Pray for Cardinal George

Francis Cardinal George, archbishop of Chicago and former president of the U.S. Conference of Catholic Bishops, recently announced a new effort to “nurture the faith and intellectual and moral development of our youth.” Cardinal George says that young people “encourage us with their passion to learn and their desire to create a better world.”

Yet the particular way the cardinal is calling attention to the development of young people is for the Catholic community to “support and promote the passage of the DREAM Act and the eventual goal of the passage of compassionate comprehensive immigration reform legislation.”


One reading of all this is that the Church is grasping at straws. It’s desperate. It sees its fragmented influence in the public square, and it jumps into the political ring swinging, albeit inappropriately. In a conversation with, Cardinal George insisted the bishops “aren’t going to give you specific answers” to public policy questions, but “they give you principles.”

Wouldn’t a particular piece of legislation be a specific answer to the question of how to deal with undocumented immigrants? Isn’t Justice for Immigrants behaving more like a political action committee than an educational resource?

– Nicholas G. Hahn III, from Crisis Magazine (“The Bishops’ Immigration Obsession”)

Dear Mr. Hahn,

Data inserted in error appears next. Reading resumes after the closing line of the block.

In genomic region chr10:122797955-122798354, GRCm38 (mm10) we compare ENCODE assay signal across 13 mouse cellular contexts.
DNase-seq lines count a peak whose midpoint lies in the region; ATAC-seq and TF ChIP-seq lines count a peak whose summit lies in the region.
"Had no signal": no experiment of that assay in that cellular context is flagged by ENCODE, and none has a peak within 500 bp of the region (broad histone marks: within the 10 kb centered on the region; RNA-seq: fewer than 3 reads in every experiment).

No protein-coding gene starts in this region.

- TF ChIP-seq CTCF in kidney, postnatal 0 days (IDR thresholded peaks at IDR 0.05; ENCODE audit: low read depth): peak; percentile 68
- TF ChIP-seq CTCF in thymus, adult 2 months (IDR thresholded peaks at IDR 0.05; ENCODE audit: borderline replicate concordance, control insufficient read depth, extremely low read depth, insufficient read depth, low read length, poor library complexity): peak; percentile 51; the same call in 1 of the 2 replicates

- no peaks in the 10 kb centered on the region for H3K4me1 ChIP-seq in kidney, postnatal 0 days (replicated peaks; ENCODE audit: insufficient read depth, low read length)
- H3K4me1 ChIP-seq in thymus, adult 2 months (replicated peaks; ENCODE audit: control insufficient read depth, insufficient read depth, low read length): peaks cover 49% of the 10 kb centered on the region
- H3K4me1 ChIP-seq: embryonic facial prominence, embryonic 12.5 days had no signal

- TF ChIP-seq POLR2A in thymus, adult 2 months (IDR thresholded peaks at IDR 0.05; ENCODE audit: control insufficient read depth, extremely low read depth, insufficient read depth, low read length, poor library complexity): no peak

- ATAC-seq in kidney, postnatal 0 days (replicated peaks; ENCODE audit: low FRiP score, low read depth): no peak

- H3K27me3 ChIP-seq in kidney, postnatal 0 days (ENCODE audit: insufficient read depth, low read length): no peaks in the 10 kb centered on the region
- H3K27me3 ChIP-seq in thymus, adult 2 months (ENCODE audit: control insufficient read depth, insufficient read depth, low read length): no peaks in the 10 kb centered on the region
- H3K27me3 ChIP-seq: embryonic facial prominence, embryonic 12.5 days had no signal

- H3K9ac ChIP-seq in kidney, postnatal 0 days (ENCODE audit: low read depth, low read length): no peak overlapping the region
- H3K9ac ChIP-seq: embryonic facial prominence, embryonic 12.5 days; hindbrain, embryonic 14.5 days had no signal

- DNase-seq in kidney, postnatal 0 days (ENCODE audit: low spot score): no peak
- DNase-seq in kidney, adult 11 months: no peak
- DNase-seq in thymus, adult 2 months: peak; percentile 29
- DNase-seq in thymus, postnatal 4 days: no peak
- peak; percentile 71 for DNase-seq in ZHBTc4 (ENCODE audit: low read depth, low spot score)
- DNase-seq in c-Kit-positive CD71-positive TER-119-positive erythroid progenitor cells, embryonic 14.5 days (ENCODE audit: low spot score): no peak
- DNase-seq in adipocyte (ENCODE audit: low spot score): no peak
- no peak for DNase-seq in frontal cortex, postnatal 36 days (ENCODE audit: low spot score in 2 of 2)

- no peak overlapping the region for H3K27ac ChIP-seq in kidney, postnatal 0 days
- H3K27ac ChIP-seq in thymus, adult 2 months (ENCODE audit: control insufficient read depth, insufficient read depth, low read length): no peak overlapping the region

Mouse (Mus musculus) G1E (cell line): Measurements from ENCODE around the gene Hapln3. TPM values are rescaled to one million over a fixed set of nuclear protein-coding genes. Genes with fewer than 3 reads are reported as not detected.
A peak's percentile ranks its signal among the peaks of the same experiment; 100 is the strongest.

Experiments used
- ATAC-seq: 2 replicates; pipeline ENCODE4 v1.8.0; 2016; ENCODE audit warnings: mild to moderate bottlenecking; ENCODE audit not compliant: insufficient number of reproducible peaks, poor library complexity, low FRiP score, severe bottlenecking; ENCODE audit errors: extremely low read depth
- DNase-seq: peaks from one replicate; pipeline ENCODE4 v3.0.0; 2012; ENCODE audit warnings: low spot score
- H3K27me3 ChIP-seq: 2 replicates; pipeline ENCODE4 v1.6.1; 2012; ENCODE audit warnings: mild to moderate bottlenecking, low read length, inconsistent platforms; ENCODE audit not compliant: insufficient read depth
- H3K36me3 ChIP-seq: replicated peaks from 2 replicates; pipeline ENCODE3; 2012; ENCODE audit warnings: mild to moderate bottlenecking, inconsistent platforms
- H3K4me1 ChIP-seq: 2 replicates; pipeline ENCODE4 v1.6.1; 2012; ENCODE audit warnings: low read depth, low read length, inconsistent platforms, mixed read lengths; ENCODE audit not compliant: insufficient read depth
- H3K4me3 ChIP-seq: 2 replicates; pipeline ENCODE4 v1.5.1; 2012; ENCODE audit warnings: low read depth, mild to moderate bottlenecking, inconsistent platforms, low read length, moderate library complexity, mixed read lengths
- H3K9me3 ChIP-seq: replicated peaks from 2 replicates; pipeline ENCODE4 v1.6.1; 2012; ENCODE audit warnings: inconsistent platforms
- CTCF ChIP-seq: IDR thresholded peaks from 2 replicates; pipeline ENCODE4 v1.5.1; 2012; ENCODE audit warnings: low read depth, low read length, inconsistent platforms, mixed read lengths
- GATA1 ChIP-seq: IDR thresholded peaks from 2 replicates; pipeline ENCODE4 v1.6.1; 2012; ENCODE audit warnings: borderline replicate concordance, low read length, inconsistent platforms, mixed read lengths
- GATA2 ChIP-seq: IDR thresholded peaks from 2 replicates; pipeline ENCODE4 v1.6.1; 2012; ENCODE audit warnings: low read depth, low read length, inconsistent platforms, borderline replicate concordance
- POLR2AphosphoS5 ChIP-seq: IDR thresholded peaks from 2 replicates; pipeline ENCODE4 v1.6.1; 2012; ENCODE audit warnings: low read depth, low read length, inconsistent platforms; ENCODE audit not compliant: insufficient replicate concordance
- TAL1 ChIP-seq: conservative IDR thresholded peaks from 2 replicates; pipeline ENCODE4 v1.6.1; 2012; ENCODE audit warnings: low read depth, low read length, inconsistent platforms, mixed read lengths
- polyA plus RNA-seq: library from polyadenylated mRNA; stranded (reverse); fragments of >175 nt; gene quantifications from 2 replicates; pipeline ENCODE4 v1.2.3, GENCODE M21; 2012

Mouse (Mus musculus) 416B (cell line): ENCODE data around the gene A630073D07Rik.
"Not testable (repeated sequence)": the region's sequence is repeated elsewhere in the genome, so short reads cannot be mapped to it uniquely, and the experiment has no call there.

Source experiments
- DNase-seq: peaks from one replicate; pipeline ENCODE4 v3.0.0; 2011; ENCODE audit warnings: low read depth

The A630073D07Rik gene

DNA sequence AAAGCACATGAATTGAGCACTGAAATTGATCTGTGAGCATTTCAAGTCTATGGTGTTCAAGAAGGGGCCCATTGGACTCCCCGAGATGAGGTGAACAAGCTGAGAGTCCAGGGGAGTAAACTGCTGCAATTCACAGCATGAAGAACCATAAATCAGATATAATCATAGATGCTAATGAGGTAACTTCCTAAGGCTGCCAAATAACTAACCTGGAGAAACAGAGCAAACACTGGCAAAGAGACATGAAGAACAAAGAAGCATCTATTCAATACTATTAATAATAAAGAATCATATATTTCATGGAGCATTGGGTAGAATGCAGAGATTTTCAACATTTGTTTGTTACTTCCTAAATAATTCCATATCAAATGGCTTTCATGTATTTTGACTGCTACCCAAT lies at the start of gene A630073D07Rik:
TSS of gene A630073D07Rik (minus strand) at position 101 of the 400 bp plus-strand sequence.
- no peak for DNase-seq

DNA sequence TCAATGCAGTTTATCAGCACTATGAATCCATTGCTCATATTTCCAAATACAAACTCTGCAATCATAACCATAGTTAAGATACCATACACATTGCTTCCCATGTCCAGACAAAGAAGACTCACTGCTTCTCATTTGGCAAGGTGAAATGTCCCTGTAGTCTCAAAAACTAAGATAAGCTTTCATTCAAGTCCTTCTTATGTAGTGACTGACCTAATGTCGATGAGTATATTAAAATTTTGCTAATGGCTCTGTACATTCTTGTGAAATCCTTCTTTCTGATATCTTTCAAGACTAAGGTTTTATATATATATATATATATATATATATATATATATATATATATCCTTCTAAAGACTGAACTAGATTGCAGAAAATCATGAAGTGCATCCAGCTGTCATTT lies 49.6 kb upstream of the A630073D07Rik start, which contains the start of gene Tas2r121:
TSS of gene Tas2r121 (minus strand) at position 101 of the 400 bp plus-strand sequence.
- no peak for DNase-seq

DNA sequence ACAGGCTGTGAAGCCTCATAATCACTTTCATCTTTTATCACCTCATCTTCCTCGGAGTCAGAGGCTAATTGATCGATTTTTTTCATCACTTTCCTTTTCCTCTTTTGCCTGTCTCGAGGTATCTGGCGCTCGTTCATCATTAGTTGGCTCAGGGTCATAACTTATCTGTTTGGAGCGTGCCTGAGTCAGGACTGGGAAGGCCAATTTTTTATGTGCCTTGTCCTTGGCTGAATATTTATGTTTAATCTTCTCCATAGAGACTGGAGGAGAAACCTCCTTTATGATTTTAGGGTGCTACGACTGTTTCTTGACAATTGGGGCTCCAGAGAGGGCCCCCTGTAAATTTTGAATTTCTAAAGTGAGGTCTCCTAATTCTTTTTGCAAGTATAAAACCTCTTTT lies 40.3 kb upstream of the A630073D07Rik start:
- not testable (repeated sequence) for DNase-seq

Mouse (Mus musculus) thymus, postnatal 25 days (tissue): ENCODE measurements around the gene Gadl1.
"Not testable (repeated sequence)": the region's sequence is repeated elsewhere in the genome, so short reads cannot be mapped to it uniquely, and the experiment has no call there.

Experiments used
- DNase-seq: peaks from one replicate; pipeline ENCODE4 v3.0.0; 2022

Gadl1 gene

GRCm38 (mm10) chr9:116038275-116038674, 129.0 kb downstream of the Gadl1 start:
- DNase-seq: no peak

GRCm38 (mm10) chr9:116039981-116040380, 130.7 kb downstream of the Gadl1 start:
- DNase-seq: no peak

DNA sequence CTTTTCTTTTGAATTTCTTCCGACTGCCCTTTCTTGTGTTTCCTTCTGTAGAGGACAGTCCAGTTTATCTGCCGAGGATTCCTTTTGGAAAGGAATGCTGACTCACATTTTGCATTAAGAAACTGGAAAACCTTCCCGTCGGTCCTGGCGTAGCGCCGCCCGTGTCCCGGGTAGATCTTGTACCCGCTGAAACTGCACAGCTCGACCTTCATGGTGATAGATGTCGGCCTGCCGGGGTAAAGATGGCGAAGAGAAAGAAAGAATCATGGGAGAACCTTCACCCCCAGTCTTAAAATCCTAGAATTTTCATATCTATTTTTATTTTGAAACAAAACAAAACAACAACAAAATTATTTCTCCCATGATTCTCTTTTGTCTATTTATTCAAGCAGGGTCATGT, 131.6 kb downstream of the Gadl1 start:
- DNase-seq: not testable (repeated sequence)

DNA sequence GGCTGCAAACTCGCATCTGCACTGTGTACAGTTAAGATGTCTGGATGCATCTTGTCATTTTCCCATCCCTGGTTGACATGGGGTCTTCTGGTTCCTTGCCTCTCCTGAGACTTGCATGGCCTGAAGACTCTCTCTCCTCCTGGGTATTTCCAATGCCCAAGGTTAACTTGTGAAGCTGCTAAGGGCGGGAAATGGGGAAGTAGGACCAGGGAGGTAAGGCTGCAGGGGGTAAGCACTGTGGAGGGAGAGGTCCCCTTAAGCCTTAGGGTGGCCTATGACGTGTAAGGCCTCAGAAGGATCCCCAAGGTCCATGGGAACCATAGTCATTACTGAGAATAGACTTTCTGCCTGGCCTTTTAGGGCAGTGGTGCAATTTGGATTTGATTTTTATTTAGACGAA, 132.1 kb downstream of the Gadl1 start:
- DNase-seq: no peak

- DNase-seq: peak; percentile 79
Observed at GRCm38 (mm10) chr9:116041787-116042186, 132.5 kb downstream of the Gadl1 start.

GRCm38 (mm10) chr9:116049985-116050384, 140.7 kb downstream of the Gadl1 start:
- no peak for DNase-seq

There is not much I can add to your excellent article, except that Cardinal George, who I like and respect, is just plain wrong about this issue and so as a faithful son of the church, I need to pray for him and hope that smart folks close to the Cardinal help him learn about the injustice of illegal immigration and the fundamental right of Americans to control our borders and who becomes a citizen of this great country. You attracted some great comments to your online article and I can only hope you continue to write about the scandal of the Catholic church’s position on immigration and as Tony Esolen says, “The Cardinal is far out of line, asking people to pray for the enactment of a particular law which does not involve matters that are good or evil in themselves (such as abortion), but prudential matters, wherein the lawmaker must weigh the benefit to the immigrant child against the flouting of the law of the land, and the (relative) disadvantage that accrues to the children of citizens, including legal immigrants.” God bless!


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